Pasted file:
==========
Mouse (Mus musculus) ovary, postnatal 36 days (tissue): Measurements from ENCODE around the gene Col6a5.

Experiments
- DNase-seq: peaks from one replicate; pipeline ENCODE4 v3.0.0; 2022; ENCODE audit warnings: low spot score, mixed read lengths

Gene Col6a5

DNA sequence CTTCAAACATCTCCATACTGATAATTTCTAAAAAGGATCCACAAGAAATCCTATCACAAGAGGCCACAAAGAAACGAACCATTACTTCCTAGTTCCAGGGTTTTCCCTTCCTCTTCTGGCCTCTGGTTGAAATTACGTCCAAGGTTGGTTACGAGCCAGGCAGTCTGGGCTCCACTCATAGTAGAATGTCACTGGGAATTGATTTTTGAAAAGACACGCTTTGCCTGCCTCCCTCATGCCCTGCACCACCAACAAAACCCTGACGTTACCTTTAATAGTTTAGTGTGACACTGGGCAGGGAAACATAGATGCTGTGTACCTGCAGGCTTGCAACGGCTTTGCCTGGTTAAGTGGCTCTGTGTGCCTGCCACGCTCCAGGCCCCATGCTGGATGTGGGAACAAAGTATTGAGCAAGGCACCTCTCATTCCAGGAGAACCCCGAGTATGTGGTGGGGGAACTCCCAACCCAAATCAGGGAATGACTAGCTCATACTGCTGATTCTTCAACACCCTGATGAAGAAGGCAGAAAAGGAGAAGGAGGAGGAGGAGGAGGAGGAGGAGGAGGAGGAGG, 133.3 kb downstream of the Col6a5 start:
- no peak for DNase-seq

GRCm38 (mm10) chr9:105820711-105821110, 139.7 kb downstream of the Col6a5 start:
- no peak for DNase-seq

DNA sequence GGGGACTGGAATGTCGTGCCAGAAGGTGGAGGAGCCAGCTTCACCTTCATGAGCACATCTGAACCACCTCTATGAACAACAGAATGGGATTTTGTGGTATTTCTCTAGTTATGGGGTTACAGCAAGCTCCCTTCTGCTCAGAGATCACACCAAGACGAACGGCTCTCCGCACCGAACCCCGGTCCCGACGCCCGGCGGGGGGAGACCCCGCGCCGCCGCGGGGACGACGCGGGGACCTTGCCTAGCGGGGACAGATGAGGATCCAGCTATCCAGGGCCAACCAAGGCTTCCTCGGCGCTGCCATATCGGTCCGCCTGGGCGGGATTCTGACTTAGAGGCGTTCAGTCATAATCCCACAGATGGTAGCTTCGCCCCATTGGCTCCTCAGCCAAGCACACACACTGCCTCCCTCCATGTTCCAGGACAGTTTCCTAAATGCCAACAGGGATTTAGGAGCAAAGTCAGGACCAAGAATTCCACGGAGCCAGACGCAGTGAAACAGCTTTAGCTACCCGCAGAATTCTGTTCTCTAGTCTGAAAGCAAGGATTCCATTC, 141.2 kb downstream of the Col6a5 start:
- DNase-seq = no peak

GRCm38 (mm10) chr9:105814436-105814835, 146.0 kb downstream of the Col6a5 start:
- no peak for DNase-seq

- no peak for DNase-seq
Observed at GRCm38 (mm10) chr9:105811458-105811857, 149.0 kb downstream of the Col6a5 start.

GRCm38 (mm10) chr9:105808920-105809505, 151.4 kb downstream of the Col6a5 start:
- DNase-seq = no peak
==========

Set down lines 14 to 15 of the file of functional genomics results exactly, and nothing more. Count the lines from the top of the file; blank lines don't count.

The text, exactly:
Observed at GRCm38 (mm10) chr9:105811458-105811857, 149.0 kb downstream of the Col6a5 start.

GRCm38 (mm10) chr9:105808920-105809505, 151.4 kb downstream of the Col6a5 start: